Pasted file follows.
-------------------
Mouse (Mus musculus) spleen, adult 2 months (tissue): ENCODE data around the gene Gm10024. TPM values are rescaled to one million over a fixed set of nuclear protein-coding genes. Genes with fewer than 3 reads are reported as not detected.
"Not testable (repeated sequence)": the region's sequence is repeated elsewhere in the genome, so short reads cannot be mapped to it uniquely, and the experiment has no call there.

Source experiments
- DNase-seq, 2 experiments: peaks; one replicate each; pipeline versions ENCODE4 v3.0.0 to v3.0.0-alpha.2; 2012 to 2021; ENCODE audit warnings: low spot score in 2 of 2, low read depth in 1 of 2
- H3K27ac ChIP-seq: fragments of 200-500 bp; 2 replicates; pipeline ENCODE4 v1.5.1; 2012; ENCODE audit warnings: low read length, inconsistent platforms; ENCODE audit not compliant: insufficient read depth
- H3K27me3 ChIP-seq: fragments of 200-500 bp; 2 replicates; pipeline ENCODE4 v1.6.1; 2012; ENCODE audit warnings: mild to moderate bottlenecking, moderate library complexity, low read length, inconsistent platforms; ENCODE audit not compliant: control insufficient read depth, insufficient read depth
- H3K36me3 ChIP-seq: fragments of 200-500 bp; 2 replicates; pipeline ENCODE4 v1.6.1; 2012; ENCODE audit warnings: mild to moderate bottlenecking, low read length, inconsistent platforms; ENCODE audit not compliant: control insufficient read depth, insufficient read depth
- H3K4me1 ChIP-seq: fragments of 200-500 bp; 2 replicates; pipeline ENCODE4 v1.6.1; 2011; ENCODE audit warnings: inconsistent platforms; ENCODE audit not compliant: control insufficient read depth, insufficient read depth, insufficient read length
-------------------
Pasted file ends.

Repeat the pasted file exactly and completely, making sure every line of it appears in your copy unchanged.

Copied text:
Mouse (Mus musculus) spleen, adult 2 months (tissue): ENCODE data around the gene Gm10024. TPM values are rescaled to one million over a fixed set of nuclear protein-coding genes. Genes with fewer than 3 reads are reported as not detected.
"Not testable (repeated sequence)": the region's sequence is repeated elsewhere in the genome, so short reads cannot be mapped to it uniquely, and the experiment has no call there.

Source experiments
- DNase-seq, 2 experiments: peaks; one replicate each; pipeline versions ENCODE4 v3.0.0 to v3.0.0-alpha.2; 2012 to 2021; ENCODE audit warnings: low spot score in 2 of 2, low read depth in 1 of 2
- H3K27ac ChIP-seq: fragments of 200-500 bp; 2 replicates; pipeline ENCODE4 v1.5.1; 2012; ENCODE audit warnings: low read length, inconsistent platforms; ENCODE audit not compliant: insufficient read depth
- H3K27me3 ChIP-seq: fragments of 200-500 bp; 2 replicates; pipeline ENCODE4 v1.6.1; 2012; ENCODE audit warnings: mild to moderate bottlenecking, moderate library complexity, low read length, inconsistent platforms; ENCODE audit not compliant: control insufficient read depth, insufficient read depth
- H3K36me3 ChIP-seq: fragments of 200-500 bp; 2 replicates; pipeline ENCODE4 v1.6.1; 2012; ENCODE audit warnings: mild to moderate bottlenecking, low read length, inconsistent platforms; ENCODE audit not compliant: control insufficient read depth, insufficient read depth
- H3K4me1 ChIP-seq: fragments of 200-500 bp; 2 replicates; pipeline ENCODE4 v1.6.1; 2011; ENCODE audit warnings: inconsistent platforms; ENCODE audit not compliant: control insufficient read depth, insufficient read depth, insufficient read length